I need you to remember that guy who I first noticed before either of us had ever set foot in that class.  By the time it got back to me that you were asking about me, I already knew you lived off campus, had come out of a sour relationship with that bitchy sorority chick, what’s-her-name.  I knew all this because I saw you the first day of class and wanted you then and there.

How cute you were when I caught you watching me. You made me melt when you caught my eye.

“Do you remember those days, honey?”

Jim smiled.  He did remember those days very well. How cute Claire had looked.  She’d seemed almost shy, until the professor had said something she deemed ridiculous and she called him on it, eventually arguing her point until he gave in.  Man, she’d been fun to watch from a distance.  All he’d known is that he wanted to spend time with this girl.  He wanted to get to know her.  And, yes, he’d most certainly wanted to get her little spitfire self in bed.  And the sooner the better.  His smile widened at the memory.

“Honey, it may have been 17 years ago and lots may have happened to the college kids we once were. “

“I know, babe.  But it has all been worth it.”

“So, honey, I need you to do something for me.  I need you to be that guy who watched me from across the room.  Who wanted to take me and show me the world.  And who really wanted to get me in bed. The one who really wanted to impress me, fix things for me and just generally be my man.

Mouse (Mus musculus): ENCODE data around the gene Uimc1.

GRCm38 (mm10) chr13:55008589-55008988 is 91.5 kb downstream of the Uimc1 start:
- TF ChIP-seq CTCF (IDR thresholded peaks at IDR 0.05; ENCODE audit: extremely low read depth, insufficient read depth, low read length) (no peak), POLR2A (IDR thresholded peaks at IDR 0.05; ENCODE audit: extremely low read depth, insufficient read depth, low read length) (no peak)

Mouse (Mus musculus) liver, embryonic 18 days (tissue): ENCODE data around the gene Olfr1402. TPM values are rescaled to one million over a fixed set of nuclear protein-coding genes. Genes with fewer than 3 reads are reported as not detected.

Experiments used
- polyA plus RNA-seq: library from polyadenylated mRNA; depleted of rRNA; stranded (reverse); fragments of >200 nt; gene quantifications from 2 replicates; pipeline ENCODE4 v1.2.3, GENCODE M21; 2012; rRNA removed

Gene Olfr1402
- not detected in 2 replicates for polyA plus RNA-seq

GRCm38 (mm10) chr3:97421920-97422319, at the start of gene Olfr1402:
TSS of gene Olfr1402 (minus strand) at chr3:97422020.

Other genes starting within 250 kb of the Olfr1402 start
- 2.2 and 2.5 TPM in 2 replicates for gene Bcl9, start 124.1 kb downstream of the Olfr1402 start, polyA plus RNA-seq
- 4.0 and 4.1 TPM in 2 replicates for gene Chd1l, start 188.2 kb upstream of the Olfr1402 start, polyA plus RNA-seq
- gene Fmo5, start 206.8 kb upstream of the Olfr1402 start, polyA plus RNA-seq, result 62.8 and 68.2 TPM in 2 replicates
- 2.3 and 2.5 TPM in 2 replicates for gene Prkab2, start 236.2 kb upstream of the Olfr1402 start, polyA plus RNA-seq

“Think you still got it in you?” Claire said coyly.

“Yeah, babe.  I am your man.  I am up to whatever challenge you have.”

Claire leaned forward and kissed him.

“Oh, good, honey,” she paused before nervously continuing, “because I really need you to do something about that damn frige in the garage. It is pissing me off and I cannot do anything about it!”

Claire waited, not sure how Jim was going to take it.

After taking a few seconds for it to register, Jim looked at her blankly, then he laughed out loud. Claire could still surprise him after 17 years.  He kissed her.

“Yes, baby, I am still your man.  I will fix the frige, have it fixed by a repairman or replace it by next Saturday.  Does that work for you?”

“Yes, honey, that works. Thank you so very much,” Claire grinned and kissed him sweetly once… and then again more deeply.

“Now how about you take me to bed… and find out if I am still the little spitfire you thought I was.”

“Your wish is my command, babe.”


Being that this weekend is Father’s Day, I’ve had some shopping to do.  Like every woman in my situation, I struggle with what to do for Father’s Day  – and I have three of them in my life. 

Ezra’s dad and I are divorced but we have managed (with lots of soul-searching and knock-down-drag-out text fights over about a year) to come to terms with the fact that he and I, along with Jay, are raising this child together and we all love Ezra and have his best interests at heart.  We get along very well now, especially for people in our situation.  I am grateful for that.